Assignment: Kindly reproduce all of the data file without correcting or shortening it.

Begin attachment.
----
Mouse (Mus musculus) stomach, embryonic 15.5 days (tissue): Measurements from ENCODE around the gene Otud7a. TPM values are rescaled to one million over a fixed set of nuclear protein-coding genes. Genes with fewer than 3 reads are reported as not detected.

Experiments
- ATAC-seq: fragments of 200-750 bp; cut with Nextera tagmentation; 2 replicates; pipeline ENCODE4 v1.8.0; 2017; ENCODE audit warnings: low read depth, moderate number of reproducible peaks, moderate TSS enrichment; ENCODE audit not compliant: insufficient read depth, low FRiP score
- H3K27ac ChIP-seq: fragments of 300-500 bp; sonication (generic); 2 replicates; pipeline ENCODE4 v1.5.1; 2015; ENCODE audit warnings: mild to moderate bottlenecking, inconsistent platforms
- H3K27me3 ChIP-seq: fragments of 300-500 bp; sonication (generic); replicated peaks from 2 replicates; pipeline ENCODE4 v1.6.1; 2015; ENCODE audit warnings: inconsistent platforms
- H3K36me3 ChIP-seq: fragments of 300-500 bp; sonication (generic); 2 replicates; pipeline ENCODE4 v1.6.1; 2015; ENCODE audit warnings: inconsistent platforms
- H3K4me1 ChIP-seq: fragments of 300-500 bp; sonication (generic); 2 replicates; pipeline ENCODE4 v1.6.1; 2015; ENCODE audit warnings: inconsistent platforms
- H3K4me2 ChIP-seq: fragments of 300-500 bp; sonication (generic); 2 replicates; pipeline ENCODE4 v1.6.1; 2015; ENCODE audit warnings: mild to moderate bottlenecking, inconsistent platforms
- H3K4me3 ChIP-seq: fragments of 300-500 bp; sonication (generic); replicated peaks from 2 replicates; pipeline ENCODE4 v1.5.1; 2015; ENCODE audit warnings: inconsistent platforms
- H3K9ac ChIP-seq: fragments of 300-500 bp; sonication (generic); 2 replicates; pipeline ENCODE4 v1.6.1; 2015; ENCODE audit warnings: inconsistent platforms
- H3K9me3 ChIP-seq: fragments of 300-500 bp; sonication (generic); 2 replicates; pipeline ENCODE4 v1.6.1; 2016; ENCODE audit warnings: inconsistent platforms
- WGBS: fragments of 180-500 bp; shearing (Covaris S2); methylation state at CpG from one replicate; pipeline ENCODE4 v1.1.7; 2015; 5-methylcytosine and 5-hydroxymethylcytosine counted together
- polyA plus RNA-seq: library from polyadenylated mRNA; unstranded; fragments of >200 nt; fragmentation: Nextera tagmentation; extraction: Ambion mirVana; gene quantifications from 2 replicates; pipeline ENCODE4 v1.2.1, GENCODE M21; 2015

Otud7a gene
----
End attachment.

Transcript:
Mouse (Mus musculus) stomach, embryonic 15.5 days (tissue): Measurements from ENCODE around the gene Otud7a. TPM values are rescaled to one million over a fixed set of nuclear protein-coding genes. Genes with fewer than 3 reads are reported as not detected.

Experiments
- ATAC-seq: fragments of 200-750 bp; cut with Nextera tagmentation; 2 replicates; pipeline ENCODE4 v1.8.0; 2017; ENCODE audit warnings: low read depth, moderate number of reproducible peaks, moderate TSS enrichment; ENCODE audit not compliant: insufficient read depth, low FRiP score
- H3K27ac ChIP-seq: fragments of 300-500 bp; sonication (generic); 2 replicates; pipeline ENCODE4 v1.5.1; 2015; ENCODE audit warnings: mild to moderate bottlenecking, inconsistent platforms
- H3K27me3 ChIP-seq: fragments of 300-500 bp; sonication (generic); replicated peaks from 2 replicates; pipeline ENCODE4 v1.6.1; 2015; ENCODE audit warnings: inconsistent platforms
- H3K36me3 ChIP-seq: fragments of 300-500 bp; sonication (generic); 2 replicates; pipeline ENCODE4 v1.6.1; 2015; ENCODE audit warnings: inconsistent platforms
- H3K4me1 ChIP-seq: fragments of 300-500 bp; sonication (generic); 2 replicates; pipeline ENCODE4 v1.6.1; 2015; ENCODE audit warnings: inconsistent platforms
- H3K4me2 ChIP-seq: fragments of 300-500 bp; sonication (generic); 2 replicates; pipeline ENCODE4 v1.6.1; 2015; ENCODE audit warnings: mild to moderate bottlenecking, inconsistent platforms
- H3K4me3 ChIP-seq: fragments of 300-500 bp; sonication (generic); replicated peaks from 2 replicates; pipeline ENCODE4 v1.5.1; 2015; ENCODE audit warnings: inconsistent platforms
- H3K9ac ChIP-seq: fragments of 300-500 bp; sonication (generic); 2 replicates; pipeline ENCODE4 v1.6.1; 2015; ENCODE audit warnings: inconsistent platforms
- H3K9me3 ChIP-seq: fragments of 300-500 bp; sonication (generic); 2 replicates; pipeline ENCODE4 v1.6.1; 2016; ENCODE audit warnings: inconsistent platforms
- WGBS: fragments of 180-500 bp; shearing (Covaris S2); methylation state at CpG from one replicate; pipeline ENCODE4 v1.1.7; 2015; 5-methylcytosine and 5-hydroxymethylcytosine counted together
- polyA plus RNA-seq: library from polyadenylated mRNA; unstranded; fragments of >200 nt; fragmentation: Nextera tagmentation; extraction: Ambion mirVana; gene quantifications from 2 replicates; pipeline ENCODE4 v1.2.1, GENCODE M21; 2015

Otud7a gene